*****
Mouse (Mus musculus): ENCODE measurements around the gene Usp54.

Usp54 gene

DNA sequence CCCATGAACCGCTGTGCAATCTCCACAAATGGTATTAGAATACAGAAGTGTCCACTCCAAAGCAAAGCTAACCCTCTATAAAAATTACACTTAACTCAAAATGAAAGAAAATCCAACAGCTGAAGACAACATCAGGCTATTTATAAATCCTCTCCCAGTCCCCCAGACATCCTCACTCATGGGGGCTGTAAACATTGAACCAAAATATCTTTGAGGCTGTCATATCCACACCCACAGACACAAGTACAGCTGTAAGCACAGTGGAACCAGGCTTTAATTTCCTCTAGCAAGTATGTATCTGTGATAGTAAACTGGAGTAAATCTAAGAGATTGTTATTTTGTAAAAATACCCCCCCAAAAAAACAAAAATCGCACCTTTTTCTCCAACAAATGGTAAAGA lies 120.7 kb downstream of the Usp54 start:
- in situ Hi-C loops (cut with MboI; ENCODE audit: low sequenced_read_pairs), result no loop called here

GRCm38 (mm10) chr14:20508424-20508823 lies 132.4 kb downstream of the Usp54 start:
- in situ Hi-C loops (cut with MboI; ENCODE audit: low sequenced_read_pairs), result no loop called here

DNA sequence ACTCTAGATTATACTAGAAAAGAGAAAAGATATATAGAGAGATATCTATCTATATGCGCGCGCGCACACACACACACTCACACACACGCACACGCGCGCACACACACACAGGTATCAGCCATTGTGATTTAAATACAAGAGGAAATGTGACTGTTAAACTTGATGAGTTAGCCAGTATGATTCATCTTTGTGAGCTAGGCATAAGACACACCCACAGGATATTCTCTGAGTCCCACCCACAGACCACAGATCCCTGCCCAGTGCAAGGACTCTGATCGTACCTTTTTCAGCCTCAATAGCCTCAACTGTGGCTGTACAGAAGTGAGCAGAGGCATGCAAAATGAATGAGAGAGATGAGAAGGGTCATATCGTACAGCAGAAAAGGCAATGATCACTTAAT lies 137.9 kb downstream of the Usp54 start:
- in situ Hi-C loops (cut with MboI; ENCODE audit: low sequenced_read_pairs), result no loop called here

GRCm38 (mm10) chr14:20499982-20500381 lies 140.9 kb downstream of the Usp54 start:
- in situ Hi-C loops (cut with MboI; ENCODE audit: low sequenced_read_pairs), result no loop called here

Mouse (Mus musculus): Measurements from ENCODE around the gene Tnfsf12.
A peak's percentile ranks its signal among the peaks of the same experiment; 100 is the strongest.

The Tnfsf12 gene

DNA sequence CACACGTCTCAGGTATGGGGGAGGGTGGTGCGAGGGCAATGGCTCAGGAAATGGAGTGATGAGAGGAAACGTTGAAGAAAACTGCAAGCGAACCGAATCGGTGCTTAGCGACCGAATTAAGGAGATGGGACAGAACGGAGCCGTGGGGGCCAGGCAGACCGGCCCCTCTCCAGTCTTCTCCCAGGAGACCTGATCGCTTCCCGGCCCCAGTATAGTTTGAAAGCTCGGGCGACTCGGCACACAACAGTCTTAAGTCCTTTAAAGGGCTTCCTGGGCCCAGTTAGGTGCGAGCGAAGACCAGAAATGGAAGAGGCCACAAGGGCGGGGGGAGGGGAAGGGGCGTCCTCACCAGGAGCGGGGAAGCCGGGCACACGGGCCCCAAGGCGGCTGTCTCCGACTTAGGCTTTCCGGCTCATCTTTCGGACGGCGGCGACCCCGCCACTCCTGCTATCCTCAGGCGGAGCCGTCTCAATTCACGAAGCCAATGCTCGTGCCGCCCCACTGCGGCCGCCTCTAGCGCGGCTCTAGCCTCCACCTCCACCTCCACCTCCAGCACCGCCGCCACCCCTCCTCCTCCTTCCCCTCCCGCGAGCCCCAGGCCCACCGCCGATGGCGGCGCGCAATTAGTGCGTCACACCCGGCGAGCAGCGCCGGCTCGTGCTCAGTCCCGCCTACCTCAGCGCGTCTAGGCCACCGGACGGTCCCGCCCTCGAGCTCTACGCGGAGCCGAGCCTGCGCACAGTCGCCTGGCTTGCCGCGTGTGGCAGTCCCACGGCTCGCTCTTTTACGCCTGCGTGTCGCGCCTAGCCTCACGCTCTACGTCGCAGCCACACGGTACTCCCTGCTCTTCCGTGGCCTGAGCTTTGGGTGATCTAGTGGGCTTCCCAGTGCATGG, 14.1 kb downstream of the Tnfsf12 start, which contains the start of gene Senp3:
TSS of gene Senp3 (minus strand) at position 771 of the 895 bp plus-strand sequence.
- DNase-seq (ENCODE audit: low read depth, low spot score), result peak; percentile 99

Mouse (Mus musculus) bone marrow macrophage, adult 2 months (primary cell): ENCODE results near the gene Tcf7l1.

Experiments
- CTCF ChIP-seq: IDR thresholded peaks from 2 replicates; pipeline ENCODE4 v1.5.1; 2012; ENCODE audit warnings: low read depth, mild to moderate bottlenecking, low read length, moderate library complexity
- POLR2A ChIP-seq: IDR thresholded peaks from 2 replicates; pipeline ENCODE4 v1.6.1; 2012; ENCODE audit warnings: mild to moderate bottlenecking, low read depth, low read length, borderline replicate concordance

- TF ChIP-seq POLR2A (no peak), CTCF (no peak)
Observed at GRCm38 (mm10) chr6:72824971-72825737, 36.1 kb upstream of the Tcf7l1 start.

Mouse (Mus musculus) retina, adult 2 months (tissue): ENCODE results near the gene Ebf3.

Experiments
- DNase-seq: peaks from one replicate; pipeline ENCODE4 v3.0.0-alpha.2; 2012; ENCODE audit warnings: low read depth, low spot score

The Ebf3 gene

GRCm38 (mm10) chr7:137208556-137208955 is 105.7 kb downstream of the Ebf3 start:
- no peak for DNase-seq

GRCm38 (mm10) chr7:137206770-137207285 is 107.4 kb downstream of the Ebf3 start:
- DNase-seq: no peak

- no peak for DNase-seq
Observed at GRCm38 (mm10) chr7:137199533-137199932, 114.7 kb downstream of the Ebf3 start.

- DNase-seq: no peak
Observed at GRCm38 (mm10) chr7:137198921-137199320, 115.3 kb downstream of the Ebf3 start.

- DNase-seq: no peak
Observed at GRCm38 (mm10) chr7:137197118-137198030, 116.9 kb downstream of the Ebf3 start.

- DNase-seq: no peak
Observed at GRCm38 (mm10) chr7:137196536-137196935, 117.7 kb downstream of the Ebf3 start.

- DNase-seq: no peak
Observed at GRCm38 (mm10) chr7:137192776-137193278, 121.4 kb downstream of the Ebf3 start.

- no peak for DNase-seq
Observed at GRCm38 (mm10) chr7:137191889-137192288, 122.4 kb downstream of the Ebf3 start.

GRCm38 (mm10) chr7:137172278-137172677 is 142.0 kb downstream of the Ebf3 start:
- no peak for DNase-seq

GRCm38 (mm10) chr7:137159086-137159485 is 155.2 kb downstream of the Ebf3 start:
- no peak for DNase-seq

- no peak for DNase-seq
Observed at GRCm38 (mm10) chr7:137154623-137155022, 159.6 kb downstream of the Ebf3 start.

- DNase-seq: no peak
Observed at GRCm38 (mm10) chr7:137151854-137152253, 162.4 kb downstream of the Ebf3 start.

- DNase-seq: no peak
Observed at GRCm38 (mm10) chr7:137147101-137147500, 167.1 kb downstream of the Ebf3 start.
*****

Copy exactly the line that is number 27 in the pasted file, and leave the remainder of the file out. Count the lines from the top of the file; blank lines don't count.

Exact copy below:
GRCm38 (mm10) chr7:137208556-137208955 is 105.7 kb downstream of the Ebf3 start: